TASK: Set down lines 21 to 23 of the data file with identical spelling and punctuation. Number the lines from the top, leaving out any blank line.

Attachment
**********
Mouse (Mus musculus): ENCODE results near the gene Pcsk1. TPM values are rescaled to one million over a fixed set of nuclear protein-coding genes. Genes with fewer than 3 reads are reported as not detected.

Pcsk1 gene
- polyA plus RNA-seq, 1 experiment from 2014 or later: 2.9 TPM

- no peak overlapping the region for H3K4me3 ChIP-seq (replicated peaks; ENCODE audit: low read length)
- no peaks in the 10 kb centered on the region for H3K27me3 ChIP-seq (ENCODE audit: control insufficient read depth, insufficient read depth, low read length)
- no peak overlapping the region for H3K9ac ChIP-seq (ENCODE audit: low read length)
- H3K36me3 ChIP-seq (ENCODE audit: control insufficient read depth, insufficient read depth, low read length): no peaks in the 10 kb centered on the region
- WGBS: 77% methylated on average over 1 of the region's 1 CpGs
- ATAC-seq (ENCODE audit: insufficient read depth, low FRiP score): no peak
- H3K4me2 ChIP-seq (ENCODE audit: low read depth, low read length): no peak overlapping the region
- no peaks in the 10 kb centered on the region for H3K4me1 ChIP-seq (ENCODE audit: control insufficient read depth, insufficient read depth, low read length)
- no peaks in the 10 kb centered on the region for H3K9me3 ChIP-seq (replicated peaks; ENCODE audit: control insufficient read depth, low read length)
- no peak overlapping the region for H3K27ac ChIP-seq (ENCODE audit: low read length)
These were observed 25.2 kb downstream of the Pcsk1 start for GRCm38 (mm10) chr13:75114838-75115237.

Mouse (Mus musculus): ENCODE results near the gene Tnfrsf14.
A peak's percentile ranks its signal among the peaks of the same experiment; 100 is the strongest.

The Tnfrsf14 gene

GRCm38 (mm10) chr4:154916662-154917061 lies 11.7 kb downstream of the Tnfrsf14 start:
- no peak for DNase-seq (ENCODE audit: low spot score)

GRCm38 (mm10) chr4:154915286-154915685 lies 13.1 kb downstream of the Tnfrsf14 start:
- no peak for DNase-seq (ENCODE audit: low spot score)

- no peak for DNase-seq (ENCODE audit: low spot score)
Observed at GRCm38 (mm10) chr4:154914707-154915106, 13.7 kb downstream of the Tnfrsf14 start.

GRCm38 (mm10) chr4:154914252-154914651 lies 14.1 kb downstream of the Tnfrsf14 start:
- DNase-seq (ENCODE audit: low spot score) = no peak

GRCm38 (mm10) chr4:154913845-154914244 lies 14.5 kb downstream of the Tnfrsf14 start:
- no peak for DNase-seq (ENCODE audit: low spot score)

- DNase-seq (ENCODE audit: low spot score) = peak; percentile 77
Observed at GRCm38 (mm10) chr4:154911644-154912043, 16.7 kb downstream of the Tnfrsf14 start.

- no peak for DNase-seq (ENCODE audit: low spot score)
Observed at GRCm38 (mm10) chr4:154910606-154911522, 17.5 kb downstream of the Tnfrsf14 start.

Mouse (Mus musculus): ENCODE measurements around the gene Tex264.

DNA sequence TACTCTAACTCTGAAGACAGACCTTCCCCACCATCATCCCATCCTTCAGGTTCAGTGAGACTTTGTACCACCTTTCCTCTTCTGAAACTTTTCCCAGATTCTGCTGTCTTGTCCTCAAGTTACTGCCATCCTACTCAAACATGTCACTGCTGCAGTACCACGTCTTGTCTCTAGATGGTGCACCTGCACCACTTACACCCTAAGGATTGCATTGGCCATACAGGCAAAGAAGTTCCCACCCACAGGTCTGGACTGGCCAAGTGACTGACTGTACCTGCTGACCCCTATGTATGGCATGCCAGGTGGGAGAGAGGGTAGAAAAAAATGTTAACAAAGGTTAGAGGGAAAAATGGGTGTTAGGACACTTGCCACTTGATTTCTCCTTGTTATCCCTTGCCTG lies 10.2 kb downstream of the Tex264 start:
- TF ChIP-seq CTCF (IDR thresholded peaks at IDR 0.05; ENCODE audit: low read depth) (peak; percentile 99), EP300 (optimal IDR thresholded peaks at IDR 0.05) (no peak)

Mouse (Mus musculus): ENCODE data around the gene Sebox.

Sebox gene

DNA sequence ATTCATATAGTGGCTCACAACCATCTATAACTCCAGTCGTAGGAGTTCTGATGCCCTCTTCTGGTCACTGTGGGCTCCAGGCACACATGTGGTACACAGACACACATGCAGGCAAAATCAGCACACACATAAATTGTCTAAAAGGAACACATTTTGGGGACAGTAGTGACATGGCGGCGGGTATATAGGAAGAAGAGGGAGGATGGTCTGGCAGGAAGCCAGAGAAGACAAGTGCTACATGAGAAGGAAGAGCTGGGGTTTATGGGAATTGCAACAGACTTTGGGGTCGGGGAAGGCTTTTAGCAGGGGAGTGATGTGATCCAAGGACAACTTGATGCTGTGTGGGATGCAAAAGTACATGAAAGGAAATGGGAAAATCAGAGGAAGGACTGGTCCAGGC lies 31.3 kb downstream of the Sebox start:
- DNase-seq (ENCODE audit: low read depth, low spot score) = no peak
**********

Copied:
- no peak for DNase-seq (ENCODE audit: low spot score)

- no peak for DNase-seq (ENCODE audit: low spot score)
Observed at GRCm38 (mm10) chr4:154914707-154915106, 13.7 kb downstream of the Tnfrsf14 start.